While that debate takes place, largely beyond the public eye, Ladner and Fontaine note that indigenous people are focusing on economic power, and revitalizing their communities from within.

In the years since Meech, aboriginal people have made great strides in the business world, said Fontaine, who now operates his own consulting firm and is a special advisor to the Royal Bank of Canada. There are 40,000 businesses owned and managed by aboriginal people in Canada, he said. More indigenous people are graduating from high school and universities than ever before. They’re being appointed as judges, university presidents and getting elected to office in greater numbers.

And, noted Ladner, the new generation of indigenous activists are looking at rebuilding from the inside, beyond the constraints of Indian Act rules or endless negotiations with government over funding or control. That includes creating their own economic development opportunities such as urban reserves.

"There’s a different political goal than just constitutional change because there a recognition that Canada will never give over the power," said Ladner. "Political activities are about rebuilding nations... There’s a ‘just do it’ approach."

— Mary Agnes Welch, with files from Larry Kusch



Minister of Aboriginal and Northern Affairs Eric Robinson and Minister of Justice Gord Mackintosh, while not MLAs at the time, were active behind the scenes during the Meech drama.

Reflecting on where we are now

A quarter-century ago, Eric Robinson was a gofer.

He was president of the Winnipeg Aboriginal Council in June 1990 and was involved behind the scenes in organizing indigenous opposition to the Meech Lake Accord in the Manitoba legislature.

"I was a working with the leaders at the time, but I was just kind of gofer in those days," Manitoba’s deputy premier says. "I was in a little bit of the dialogue that was going on."

Robinson, who’s also the minister of Aboriginal and Northern Affairs and responsible for Manitoba Hydro, said 25 years later, Canada’s aboriginal people still have a lot of work to do to build a relationship with the rest of Canada.

The 2005 Kelowna Accord somewhat improved the relationship of aboriginal people and the federal government, as did the Supreme Court of Canada’s affirmation that aboriginal people must be consulted on proposed development on traditional lands. The more recent work of the Truth and Reconciliation Commission of Canada on the legacy of residential schools also budged the barometer.

But Robinson says more needs to happen.

"It’s my hope that relations can be further built between First Nations and other aboriginal groups and non-aboriginal Canada to evolve to a place of mutual respect and equality," he says. "I know we talk a lot about that in a modern day sense, but it really hasn’t happened.

"The discussion is superficial for the most part."

Robinson says to change that, Ottawa has to host a first minister’s meeting on issues endemic to indigenous people after the October federal election.

"We have to have every province and every territory and the five major national (aboriginal) organizations to talk about these issues," he said. "We continue to deal with the inequity of First Nations and other aboriginal people in Canada with the remainder of Canadians."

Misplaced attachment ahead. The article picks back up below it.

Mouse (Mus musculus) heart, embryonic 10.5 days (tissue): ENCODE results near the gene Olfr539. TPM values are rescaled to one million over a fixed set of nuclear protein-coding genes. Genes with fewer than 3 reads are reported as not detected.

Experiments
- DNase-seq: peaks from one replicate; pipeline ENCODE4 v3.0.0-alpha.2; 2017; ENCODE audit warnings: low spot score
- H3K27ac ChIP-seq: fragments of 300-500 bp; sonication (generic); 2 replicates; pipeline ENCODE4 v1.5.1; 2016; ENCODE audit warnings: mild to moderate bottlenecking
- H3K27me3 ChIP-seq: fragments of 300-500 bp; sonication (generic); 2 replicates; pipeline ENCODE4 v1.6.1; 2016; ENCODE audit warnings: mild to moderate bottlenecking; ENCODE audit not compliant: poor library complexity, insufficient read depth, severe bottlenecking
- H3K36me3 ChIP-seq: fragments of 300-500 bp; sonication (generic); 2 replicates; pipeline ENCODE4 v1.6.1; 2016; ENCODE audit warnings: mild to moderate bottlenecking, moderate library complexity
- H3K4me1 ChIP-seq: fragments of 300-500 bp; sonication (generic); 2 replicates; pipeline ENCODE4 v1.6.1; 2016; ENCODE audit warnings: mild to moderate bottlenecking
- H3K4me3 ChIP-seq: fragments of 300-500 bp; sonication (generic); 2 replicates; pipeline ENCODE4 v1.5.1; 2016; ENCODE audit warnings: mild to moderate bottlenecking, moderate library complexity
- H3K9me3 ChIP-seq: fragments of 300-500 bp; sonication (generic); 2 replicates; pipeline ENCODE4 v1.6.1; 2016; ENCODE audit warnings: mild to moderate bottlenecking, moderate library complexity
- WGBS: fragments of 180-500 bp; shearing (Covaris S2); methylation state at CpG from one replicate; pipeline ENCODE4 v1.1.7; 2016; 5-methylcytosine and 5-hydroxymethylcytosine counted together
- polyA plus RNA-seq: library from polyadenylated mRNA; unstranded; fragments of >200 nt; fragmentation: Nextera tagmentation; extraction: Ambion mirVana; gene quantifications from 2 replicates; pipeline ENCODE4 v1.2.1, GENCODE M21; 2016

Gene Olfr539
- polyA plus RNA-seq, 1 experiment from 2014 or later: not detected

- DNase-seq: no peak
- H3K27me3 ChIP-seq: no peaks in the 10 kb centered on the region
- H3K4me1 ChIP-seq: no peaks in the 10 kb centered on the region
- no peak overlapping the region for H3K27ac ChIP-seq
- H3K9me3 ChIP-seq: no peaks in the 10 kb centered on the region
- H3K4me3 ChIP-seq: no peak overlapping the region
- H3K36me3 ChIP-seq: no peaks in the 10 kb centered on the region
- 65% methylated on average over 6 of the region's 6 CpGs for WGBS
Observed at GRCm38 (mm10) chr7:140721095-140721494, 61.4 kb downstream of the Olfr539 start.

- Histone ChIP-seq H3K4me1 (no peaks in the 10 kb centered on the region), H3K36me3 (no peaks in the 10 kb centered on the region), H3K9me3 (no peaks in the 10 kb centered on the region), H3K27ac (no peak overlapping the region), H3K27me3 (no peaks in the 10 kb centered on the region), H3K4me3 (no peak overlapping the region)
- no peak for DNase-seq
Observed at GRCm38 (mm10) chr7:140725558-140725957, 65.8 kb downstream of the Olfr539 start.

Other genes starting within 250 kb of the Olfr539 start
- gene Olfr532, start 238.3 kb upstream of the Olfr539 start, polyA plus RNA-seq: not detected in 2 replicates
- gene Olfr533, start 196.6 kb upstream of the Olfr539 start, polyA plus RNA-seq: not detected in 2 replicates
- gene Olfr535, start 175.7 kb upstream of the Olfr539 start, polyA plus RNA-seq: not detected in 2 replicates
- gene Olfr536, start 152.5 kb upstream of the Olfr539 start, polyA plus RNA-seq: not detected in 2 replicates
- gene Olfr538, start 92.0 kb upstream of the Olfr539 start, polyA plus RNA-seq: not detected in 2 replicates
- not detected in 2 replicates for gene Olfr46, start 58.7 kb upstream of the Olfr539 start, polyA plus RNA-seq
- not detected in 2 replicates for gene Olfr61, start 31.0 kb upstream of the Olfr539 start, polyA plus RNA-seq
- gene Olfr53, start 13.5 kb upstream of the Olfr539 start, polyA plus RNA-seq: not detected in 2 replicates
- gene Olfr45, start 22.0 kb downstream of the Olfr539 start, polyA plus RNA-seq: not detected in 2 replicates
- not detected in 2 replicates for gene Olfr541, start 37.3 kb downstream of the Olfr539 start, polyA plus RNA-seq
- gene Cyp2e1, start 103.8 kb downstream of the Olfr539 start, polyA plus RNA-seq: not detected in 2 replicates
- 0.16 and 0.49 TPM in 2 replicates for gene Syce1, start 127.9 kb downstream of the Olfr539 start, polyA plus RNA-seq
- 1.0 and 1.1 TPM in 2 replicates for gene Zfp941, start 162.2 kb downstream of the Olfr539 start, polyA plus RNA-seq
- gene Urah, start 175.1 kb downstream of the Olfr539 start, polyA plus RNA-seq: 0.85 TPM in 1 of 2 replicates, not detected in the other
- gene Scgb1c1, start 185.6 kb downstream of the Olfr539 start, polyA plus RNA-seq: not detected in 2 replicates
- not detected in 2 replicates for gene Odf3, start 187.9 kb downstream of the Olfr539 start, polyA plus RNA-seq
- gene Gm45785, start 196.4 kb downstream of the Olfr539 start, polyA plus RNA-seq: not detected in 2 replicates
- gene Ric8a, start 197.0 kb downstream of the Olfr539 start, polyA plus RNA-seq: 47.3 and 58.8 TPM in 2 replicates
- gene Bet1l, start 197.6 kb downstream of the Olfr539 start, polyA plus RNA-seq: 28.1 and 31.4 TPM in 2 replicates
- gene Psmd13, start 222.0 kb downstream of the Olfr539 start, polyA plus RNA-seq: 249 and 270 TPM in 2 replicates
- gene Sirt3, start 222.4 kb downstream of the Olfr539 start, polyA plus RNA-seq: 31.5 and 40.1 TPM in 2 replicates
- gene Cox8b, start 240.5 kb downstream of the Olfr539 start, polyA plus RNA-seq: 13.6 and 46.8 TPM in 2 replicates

Those issues include poverty, lack of proper housing and sanitation, health care, child welfare, the retention of aboriginal languages and culture, and murdered and missing aboriginal women.

Elijah Harper in 1990, saluting supporters.


Elijah Harper in 1990, saluting supporters.

"There is much more that the public is not aware of," Robinson says. "I think the premiers should be calling on the federal government to do more, and I think that all the federal parties that want to lead this country, ought to make a commitment to bringing everyone together and have a discussion on how we move forward on these issues without having money and costs dominate the discussion."

That roundtable also has to deal with how First Nations can share in development projects from hydro dams to mining to anything else.

"There has to be a first-minister’s meeting chaired by the prime minister of this country, whomever that is after the next federal election, in order for us to move forward. It’s almost a peace-making process in my view. We’ve got to have a process that doesn’t pay lip-service to aboriginal people on a lot of the issues we’ve been dealing with post-Meech Lake."

Justice Minister Gord Mackintosh, who was an assistant to Elijah Harper during the Meech Lake debate, said despite the high threshold for constitutional change outlined by the Supreme Court a year ago, it is time to seriously look at abolishing the problem-plagued Senate.

"The Senate isn’t just a dud — it’s a national disgrace," Mackintosh said. "It’s a $93-million-a-year loser that we’re reminded of daily."

The Manitoba government passed a resolution in 2013 urging the federal government to begin consultations with the provinces to abolish the Senate.

Mackintosh also said with the recent NDP win in Alberta and growing support for federal NDP Leader Thomas Mulcair, the window for Senate reform might come sooner than later.

"I think never in the history of the country has the case for Senate abolition been so strong," he said referring to the spending scandals of suspended Senators Mike Duffy and Pam Wallin. "Whether that could result in a constitutional amendment remains to be seen, but it certainly could result in significant movement toward abolition in perhaps in other ways such as funding restrictions or freezing appointments."

-- Bruce Owen

Larry Kusch

Larry Kusch
Legislature reporter

Larry Kusch didn’t know what he wanted to do with his life until he attended a high school newspaper editor’s workshop in Regina in the summer of 1969 and listened to a university student speak glowingly about the journalism program at Carleton University in Ottawa.